By: Katten TrimSalon
Feline bowenoid in situ carcinoma (BISC) is a rare premalignant neoplasm found in cats. This condition is similar to Bowen’s disease in humans. BISC is characterized by irregular epidermal and follicular hyperplasia with hyperkeratosis and full-thickness epidermal dysplasia. While the exact cause of BISC is unknown, it is believed to be unrelated to sun exposure. Papillomavirus (PV) antigen has been found in a significant number of affected cats, but its exact role in the pathogenesis of BISC is still unclear. Additionally, concurrent Demodex infestation has been reported, possibly due to a weakened immune system. BISC primarily affects thick-haired areas such as the head, neck, dorsal thorax ventrum, and legs. The lesions are multiple, irregularly shaped, scaled, and crusted with peripheral pigmentation. In some cases, the lesions may have protruding keratin horns.
Early diagnosis of BISC is crucial to prevent the spread of the neoplasm to other organs. Biopsy and histopathology are the most definitive methods for diagnosis. Shaving the cat’s hair around the lesions is recommended to avoid missing early, mild lesions. Topical treatment with imiquimod cream, which is used in humans for Bowen’s disease, is not practical for cats due to their thick hair coat. Imiquimod does not effectively clear the lesions in cats, allowing the disease to progress into squamous cell carcinoma. Laser ablation with a CO2 laser is a noninvasive and effective treatment modality for BISC. Conventional surgery is not a recommended option for BISC due to the multiple lesions. The CO2 laser allows precise control of the depth of ablation, eliminating only the affected part of the epidermis and leaving the normal underlying skin intact. The cosmetic outcome is generally excellent, with complete regrowth of both hair and epithelium from the remaining hair follicles.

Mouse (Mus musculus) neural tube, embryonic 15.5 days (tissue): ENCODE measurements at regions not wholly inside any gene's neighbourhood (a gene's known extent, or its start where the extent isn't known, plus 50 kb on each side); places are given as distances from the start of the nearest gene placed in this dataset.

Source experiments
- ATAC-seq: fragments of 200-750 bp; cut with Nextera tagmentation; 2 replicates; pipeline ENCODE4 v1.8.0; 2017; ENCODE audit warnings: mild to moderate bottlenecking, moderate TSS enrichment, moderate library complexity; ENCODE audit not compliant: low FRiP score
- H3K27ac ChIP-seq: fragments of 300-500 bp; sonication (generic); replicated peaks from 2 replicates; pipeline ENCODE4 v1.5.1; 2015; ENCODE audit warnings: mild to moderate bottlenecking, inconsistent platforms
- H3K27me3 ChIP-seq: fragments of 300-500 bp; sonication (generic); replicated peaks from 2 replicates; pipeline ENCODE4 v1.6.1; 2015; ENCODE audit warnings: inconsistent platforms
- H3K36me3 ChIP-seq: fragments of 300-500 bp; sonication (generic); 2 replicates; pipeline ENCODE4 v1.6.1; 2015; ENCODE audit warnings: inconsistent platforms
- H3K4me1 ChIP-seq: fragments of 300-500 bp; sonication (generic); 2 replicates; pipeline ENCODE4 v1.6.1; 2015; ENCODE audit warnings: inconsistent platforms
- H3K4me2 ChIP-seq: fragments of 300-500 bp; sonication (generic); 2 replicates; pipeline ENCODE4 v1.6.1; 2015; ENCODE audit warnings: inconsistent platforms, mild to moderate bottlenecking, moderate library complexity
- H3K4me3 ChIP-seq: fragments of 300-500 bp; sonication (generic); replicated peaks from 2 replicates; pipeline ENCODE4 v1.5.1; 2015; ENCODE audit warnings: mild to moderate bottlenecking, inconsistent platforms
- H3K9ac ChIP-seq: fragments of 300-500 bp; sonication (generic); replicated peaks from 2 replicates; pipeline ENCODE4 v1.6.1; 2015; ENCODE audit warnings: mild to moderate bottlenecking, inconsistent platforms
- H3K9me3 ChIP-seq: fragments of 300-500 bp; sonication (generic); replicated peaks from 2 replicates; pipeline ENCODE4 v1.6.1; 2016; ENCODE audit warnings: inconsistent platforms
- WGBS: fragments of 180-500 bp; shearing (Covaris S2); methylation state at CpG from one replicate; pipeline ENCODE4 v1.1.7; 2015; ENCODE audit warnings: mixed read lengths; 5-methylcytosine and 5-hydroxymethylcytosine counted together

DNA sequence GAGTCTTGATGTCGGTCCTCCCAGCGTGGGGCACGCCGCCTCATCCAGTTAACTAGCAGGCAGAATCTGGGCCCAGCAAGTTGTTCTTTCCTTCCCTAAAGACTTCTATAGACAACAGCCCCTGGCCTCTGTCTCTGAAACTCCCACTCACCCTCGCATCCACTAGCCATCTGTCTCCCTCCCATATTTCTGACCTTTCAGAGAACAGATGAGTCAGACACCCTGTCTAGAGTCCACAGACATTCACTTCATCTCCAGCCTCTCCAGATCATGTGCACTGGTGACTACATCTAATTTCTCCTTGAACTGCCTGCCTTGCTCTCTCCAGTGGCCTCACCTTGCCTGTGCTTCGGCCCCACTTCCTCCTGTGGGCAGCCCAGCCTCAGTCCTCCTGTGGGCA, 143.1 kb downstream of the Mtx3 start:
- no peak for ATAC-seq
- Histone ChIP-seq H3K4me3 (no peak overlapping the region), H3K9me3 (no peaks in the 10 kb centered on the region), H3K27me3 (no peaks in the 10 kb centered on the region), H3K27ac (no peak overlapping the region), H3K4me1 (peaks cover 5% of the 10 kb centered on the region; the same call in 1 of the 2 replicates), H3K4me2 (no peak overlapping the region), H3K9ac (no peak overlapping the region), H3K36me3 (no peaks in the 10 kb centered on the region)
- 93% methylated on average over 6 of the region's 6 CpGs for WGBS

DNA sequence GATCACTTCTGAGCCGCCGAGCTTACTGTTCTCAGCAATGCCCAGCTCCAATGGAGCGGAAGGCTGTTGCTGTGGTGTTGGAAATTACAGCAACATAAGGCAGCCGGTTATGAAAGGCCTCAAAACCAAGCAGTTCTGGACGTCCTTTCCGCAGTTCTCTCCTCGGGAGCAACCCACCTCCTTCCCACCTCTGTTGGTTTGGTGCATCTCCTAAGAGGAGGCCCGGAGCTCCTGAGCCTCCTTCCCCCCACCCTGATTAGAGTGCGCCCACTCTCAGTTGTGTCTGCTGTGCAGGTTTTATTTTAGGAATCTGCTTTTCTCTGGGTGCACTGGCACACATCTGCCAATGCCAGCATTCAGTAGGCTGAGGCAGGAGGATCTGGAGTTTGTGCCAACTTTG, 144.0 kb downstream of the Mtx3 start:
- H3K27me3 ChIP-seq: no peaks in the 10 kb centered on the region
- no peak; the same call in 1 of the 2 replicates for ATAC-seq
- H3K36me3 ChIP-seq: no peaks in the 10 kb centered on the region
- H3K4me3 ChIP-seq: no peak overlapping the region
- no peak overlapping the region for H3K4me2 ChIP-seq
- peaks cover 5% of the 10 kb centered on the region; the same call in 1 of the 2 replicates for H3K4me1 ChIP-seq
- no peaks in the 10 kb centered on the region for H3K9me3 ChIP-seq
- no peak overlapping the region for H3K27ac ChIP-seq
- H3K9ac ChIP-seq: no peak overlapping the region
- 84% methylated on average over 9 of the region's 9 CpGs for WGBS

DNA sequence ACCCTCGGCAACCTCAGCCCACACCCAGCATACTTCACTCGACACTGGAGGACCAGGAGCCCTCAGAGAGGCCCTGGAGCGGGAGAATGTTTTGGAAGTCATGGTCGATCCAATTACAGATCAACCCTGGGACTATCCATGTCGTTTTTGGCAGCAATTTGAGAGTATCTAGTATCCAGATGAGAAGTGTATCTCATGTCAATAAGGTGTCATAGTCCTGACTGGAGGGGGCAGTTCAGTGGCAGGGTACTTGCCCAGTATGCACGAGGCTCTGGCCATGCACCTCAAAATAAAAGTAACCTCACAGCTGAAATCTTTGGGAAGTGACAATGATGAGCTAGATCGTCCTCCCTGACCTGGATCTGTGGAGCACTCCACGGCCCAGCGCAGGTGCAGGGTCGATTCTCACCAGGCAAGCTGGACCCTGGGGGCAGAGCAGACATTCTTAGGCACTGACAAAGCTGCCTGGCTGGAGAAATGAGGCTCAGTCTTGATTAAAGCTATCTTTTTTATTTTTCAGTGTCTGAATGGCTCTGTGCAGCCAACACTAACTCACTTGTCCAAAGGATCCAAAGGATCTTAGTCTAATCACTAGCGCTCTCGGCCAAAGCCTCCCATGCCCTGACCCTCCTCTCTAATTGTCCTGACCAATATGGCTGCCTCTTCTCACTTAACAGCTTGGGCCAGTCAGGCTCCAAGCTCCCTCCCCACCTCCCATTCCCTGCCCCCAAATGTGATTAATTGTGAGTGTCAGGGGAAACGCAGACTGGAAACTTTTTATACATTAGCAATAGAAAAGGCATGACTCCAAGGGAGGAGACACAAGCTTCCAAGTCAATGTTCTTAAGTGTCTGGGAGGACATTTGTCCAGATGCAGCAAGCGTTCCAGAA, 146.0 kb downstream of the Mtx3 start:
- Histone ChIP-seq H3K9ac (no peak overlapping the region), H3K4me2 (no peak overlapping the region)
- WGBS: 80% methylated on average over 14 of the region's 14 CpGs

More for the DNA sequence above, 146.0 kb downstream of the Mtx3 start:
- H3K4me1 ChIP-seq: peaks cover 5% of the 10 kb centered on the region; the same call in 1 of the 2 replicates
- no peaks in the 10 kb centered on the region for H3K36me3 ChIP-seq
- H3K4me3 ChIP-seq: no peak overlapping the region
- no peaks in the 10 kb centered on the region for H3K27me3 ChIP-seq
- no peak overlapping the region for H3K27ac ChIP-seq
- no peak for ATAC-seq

It is important to note that BISC is caused by a PV that remains in the skin. New lesions can develop over time, with the usual recurrence rate being once per year and fewer lesions than during the initial procedure. Regular follow-up appointments are essential to detect and treat any recurrences promptly. Removal of BISC lesions keeps affected cats normal in their later years and prevents the development of severe and fatal squamous cell carcinoma.
Case Study: A Nine-Year-Old Domestic Shorthaired Cat
A nine-year-old domestic shorthaired cat presented with multiple crusted, erosive, and hyperpigmented cutaneous lesions on the head, abdomen, hind limbs, and perianal area. Histopathological examination confirmed the diagnosis of BISC.
Laser Surgery: A Safe and Effective Treatment
CO2 laser surgery is considered the preferred treatment for BISC. The lesions were ablated using the VetScalpel laser equipped with the wide ablation nozzle. Various laser settings were used depending on the stage of ablation. The procedure was time-efficient and noninvasive, with minimal bleeding encountered. The patient experienced no major complications during or after the surgery.
Postoperative Care and Recovery
Postoperative care involved pain medication for the first one to two weeks as needed. Most cats do not require pain medication for more than three days. The surgical sites typically heal within two to three weeks, with excellent cosmetic results.
In conclusion, CO2 laser ablation is an effective treatment option for cats with BISC. It removes the cancerous lesions early, prevents the development of invasive squamous cell carcinomas, and maintains the normal function and appearance of the skin. If your cat is showing symptoms of BISC, contact Katten TrimSalon to schedule an appointment with our experienced veterinary team.
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